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Making Wine--An Overview

The basic process to make wine is extraordinarily simple. Wine is made when yeast is added to grape juice (or any juice for that matter). The yeast "eats" the sugar in the juice, and produces carbon dioxide gas, and alcohol. The carbon dioxide gas bubbles out of the juice, and what is left is juice containing alcohol--known as wine!!



For simplicity, the basic wine making process has been collapsed into four easy steps outlined below.

  1. Sterilize Equipment and Prepare the Juice
  2. Primary Fermentation
  3. Secondary Fermentation
  4. Clearing, Bottling and Aging

In addition, the following pages might be also be a useful source of infomation to help with making wine

wine fermentingMaking wine involves managing and optimally controlling the process in which juice turns to wine (know as fermentation) along with managing and optimally controlling the aging and storage of wine. The basic processes that the wine maker can control are:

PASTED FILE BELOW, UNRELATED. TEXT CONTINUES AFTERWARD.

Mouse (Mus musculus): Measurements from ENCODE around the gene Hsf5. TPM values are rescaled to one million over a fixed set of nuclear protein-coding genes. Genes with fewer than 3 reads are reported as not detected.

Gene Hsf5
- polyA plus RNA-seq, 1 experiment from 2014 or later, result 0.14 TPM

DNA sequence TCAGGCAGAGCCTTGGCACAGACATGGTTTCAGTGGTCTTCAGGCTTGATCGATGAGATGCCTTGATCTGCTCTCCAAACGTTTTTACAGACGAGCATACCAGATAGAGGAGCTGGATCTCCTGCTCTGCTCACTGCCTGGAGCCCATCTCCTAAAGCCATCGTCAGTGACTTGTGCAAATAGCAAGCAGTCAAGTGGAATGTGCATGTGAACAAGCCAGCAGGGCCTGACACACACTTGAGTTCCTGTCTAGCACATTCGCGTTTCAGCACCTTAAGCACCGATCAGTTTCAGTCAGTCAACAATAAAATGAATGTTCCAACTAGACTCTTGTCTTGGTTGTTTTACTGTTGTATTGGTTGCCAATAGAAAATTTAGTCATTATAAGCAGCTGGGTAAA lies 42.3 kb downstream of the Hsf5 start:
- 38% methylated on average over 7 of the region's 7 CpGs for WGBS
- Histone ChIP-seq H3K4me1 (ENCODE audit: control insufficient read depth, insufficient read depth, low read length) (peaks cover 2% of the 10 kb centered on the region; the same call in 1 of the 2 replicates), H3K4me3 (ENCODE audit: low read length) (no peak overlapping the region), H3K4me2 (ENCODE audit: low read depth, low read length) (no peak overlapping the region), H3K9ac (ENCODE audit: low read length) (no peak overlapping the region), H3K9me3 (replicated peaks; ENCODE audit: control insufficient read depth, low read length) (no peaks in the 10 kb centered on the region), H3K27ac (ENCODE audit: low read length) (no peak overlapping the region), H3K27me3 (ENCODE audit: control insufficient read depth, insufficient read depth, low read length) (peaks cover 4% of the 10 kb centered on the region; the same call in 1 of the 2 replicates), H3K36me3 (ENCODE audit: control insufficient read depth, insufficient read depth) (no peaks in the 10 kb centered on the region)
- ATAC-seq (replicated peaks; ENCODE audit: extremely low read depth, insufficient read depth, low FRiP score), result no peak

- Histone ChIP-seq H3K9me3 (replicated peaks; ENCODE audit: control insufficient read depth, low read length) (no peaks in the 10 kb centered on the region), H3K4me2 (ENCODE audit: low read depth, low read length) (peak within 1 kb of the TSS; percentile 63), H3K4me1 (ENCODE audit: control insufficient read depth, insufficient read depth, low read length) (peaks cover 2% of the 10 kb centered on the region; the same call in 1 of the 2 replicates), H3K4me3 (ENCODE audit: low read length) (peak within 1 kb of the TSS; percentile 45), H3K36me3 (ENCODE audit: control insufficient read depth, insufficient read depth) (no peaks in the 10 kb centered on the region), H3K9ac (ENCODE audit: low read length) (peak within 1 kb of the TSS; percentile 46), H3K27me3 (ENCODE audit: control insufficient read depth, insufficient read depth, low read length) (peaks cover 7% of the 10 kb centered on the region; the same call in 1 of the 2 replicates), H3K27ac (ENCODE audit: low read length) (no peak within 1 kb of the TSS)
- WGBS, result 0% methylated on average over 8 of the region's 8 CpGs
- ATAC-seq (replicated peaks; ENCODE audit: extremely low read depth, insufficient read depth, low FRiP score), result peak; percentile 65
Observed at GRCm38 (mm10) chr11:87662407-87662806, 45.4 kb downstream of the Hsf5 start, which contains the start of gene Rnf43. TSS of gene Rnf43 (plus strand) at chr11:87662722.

• Type of juice (or grapes) and yeast
  • Sugar content
  • Acid level
  • Fermentation containers (i.e oak barrels)
  • Exposure to Air
  • Process for clearing wine
  • Temperature / humidity
  • Aging

By optimal selection of key ingredients and processes, excellent wine can be made from juice!

The key to good wine making is to optimize processes and ingredients of a very simple, natural, age-old phenomenon.

General Tips

For the beginner, I would suggest starting wine making from juice or a concentrate. Starting with grapes adds an additional level of complexity, necessary equipment, expense, and labor. It is suggested that you master the process from making wine from juice before you attempt to crush your own grapes.

When making wine, batches of five gallons are an ideal quantity to make at a time as:

  • Five gallon carbouy full of wine is a reasonable weight and size to lift and move around.
  • Five gallons of wine will produce approximately 25 bottles of wine (about 2 cases). If one is going to invest the time and effort in making a batch of wine, a reasonable quantity should be made.




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